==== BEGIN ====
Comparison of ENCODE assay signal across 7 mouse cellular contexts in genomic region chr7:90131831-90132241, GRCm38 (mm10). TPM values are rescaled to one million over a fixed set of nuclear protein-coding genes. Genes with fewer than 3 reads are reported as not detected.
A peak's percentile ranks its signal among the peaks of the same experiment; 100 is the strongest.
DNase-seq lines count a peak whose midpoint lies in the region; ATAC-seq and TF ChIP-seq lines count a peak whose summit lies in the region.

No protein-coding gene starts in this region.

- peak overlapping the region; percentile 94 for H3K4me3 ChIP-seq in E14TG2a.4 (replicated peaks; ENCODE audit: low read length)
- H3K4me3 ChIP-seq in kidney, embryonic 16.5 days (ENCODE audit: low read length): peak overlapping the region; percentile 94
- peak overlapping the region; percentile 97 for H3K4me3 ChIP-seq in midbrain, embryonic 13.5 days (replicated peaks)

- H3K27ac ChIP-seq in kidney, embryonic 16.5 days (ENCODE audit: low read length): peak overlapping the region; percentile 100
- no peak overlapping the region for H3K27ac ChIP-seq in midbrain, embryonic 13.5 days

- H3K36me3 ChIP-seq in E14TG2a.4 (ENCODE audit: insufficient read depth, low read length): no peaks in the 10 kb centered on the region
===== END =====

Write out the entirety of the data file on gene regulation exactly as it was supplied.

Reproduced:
Comparison of ENCODE assay signal across 7 mouse cellular contexts in genomic region chr7:90131831-90132241, GRCm38 (mm10). TPM values are rescaled to one million over a fixed set of nuclear protein-coding genes. Genes with fewer than 3 reads are reported as not detected.
A peak's percentile ranks its signal among the peaks of the same experiment; 100 is the strongest.
DNase-seq lines count a peak whose midpoint lies in the region; ATAC-seq and TF ChIP-seq lines count a peak whose summit lies in the region.

No protein-coding gene starts in this region.

- peak overlapping the region; percentile 94 for H3K4me3 ChIP-seq in E14TG2a.4 (replicated peaks; ENCODE audit: low read length)
- H3K4me3 ChIP-seq in kidney, embryonic 16.5 days (ENCODE audit: low read length): peak overlapping the region; percentile 94
- peak overlapping the region; percentile 97 for H3K4me3 ChIP-seq in midbrain, embryonic 13.5 days (replicated peaks)

- H3K27ac ChIP-seq in kidney, embryonic 16.5 days (ENCODE audit: low read length): peak overlapping the region; percentile 100
- no peak overlapping the region for H3K27ac ChIP-seq in midbrain, embryonic 13.5 days

- H3K36me3 ChIP-seq in E14TG2a.4 (ENCODE audit: insufficient read depth, low read length): no peaks in the 10 kb centered on the region